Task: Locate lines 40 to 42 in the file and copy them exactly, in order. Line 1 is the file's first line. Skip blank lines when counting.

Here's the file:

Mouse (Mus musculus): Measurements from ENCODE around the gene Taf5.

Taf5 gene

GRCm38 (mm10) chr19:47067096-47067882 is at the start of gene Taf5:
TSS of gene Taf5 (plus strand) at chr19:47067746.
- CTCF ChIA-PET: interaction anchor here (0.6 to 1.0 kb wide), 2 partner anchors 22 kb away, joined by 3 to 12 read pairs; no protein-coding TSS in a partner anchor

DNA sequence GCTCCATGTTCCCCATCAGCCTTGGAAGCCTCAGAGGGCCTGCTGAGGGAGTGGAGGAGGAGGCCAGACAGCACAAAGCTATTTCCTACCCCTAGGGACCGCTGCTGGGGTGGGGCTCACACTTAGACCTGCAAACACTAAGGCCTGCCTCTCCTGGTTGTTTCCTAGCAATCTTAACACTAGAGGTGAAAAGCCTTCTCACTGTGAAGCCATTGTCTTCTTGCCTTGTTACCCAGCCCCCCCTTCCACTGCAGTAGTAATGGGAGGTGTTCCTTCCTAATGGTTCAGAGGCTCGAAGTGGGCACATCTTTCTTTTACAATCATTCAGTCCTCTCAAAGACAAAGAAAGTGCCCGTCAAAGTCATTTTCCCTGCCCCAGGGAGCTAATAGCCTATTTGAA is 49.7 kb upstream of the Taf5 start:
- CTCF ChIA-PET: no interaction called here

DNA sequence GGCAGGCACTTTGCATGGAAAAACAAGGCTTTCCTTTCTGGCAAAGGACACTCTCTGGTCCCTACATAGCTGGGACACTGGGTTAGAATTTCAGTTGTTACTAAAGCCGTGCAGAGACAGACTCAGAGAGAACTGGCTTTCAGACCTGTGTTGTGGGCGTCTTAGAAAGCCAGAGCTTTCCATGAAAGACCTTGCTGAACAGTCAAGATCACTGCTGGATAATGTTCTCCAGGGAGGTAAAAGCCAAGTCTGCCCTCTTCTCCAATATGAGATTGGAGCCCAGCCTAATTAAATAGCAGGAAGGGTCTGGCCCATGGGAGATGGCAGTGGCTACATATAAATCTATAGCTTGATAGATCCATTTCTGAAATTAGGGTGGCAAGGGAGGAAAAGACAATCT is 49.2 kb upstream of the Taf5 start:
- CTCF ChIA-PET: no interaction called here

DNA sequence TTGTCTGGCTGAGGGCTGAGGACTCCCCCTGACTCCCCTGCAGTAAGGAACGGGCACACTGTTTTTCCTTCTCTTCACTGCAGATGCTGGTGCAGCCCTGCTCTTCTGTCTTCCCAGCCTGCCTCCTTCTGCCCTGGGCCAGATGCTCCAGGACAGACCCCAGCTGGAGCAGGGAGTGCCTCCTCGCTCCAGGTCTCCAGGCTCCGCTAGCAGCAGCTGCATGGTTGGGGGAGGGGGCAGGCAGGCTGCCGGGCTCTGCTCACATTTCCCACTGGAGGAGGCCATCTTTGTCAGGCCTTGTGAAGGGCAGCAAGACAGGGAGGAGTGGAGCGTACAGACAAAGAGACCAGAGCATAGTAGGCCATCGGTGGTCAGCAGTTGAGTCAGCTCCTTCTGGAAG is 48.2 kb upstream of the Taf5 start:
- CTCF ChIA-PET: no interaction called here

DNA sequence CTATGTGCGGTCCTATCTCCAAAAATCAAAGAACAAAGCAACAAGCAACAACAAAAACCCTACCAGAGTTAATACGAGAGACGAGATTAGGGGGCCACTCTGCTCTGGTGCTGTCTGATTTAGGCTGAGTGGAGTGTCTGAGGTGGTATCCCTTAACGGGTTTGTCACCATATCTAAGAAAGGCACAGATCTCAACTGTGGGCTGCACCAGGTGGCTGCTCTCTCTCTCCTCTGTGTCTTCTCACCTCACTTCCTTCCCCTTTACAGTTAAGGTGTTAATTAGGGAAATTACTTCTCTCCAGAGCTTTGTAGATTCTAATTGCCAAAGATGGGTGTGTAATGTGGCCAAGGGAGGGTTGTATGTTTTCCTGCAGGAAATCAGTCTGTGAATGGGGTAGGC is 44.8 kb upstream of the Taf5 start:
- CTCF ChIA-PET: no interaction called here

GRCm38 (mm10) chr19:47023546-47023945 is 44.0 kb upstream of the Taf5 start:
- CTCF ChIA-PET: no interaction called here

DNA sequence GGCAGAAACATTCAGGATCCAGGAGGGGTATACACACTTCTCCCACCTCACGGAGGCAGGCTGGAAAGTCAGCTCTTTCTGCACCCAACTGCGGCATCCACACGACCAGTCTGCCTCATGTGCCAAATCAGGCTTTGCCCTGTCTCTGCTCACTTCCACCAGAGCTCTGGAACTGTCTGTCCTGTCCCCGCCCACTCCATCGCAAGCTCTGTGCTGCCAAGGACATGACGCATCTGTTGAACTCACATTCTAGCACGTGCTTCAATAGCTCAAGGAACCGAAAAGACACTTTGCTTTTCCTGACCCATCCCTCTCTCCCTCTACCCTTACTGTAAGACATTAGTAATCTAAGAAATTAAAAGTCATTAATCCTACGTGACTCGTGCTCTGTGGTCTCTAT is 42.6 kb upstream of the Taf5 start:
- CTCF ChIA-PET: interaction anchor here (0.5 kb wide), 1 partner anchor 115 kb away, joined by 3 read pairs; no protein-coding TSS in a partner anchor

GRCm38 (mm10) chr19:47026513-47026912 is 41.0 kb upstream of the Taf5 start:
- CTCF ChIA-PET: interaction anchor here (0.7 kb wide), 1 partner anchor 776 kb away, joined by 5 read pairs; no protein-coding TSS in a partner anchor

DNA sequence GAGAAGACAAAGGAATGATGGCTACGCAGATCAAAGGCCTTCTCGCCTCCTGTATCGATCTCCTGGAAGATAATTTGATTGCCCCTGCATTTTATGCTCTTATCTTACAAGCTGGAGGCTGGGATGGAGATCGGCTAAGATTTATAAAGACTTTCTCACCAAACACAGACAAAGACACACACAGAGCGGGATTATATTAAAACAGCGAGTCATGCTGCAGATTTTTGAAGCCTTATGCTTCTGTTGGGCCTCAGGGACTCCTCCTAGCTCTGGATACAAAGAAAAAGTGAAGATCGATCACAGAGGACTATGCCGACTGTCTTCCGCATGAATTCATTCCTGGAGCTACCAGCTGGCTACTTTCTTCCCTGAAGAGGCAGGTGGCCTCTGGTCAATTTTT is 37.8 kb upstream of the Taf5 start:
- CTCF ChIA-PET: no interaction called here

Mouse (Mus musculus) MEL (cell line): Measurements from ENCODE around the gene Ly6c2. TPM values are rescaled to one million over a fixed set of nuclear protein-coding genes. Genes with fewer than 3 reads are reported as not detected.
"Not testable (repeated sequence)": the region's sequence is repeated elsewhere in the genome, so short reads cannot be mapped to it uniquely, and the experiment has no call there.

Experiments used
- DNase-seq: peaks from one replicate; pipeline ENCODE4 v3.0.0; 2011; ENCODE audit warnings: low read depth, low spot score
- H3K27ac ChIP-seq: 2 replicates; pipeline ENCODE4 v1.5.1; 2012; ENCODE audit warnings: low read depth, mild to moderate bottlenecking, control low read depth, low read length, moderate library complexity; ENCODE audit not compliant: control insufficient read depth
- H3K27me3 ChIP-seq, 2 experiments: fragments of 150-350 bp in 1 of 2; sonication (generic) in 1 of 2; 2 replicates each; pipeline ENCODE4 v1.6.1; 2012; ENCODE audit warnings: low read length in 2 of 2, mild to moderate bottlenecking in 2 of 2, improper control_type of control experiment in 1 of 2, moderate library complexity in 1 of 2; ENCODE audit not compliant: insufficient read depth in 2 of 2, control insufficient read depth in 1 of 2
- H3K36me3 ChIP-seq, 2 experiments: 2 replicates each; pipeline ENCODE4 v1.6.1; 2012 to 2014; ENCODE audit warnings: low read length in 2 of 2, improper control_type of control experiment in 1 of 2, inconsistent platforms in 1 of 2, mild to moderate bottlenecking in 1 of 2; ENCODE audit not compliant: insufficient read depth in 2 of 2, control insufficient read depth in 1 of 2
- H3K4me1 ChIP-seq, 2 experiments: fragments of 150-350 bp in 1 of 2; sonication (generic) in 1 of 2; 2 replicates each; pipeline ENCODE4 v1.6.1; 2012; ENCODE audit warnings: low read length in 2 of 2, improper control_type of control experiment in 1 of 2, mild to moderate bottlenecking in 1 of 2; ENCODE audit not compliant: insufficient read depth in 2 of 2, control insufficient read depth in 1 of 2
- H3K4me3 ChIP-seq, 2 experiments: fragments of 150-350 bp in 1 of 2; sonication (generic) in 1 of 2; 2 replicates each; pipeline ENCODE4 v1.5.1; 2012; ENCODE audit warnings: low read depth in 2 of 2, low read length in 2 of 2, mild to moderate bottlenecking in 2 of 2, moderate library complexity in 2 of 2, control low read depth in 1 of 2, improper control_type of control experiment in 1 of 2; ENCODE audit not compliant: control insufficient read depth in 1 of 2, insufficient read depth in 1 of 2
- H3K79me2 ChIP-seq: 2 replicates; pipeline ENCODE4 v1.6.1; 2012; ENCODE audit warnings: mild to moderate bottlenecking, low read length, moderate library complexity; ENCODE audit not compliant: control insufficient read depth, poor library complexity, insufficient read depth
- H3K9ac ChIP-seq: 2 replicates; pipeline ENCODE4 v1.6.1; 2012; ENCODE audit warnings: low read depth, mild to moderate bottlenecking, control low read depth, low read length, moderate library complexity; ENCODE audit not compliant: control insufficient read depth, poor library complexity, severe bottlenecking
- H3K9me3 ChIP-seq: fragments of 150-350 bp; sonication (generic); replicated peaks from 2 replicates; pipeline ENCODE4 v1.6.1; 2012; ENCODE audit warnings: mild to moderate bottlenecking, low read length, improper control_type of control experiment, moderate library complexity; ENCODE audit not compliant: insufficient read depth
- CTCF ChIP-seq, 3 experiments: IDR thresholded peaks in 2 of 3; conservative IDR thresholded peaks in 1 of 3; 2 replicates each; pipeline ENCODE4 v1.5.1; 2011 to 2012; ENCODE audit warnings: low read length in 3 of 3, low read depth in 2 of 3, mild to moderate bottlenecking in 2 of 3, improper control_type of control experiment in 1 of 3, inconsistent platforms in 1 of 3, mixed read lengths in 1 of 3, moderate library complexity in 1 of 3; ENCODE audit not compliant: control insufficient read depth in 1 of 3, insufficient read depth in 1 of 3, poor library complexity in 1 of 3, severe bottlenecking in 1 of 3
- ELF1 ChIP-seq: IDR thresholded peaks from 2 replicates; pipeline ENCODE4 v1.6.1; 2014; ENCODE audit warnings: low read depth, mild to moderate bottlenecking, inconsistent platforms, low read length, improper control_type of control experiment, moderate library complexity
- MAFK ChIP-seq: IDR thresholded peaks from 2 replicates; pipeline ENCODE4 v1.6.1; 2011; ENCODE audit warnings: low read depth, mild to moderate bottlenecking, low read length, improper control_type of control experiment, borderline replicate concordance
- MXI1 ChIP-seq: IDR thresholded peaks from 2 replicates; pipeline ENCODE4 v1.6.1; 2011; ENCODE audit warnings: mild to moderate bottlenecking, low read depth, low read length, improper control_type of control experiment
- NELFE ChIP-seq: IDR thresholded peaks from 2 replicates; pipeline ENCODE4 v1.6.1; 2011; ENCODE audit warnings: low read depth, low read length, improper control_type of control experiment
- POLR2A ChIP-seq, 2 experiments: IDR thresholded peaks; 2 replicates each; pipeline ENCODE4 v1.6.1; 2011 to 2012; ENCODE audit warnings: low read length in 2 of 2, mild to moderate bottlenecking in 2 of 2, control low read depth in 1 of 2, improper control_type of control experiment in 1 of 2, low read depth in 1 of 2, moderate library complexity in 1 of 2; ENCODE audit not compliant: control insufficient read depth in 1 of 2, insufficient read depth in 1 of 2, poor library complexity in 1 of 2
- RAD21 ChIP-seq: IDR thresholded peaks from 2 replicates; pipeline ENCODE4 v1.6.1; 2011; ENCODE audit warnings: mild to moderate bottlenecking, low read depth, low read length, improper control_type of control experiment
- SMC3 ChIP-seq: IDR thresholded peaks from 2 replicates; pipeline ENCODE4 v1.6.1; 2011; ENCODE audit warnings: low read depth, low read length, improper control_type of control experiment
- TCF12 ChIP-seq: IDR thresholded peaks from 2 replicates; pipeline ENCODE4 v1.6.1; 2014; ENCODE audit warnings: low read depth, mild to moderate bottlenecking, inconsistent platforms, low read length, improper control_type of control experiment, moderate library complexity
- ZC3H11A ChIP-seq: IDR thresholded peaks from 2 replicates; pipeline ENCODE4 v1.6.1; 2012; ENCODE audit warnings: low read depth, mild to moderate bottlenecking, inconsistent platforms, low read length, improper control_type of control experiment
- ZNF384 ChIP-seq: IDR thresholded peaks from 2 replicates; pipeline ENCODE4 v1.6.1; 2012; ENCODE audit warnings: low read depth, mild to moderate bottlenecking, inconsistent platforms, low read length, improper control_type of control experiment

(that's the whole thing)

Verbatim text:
- RAD21 ChIP-seq: IDR thresholded peaks from 2 replicates; pipeline ENCODE4 v1.6.1; 2011; ENCODE audit warnings: mild to moderate bottlenecking, low read depth, low read length, improper control_type of control experiment
- SMC3 ChIP-seq: IDR thresholded peaks from 2 replicates; pipeline ENCODE4 v1.6.1; 2011; ENCODE audit warnings: low read depth, low read length, improper control_type of control experiment
- TCF12 ChIP-seq: IDR thresholded peaks from 2 replicates; pipeline ENCODE4 v1.6.1; 2014; ENCODE audit warnings: low read depth, mild to moderate bottlenecking, inconsistent platforms, low read length, improper control_type of control experiment, moderate library complexity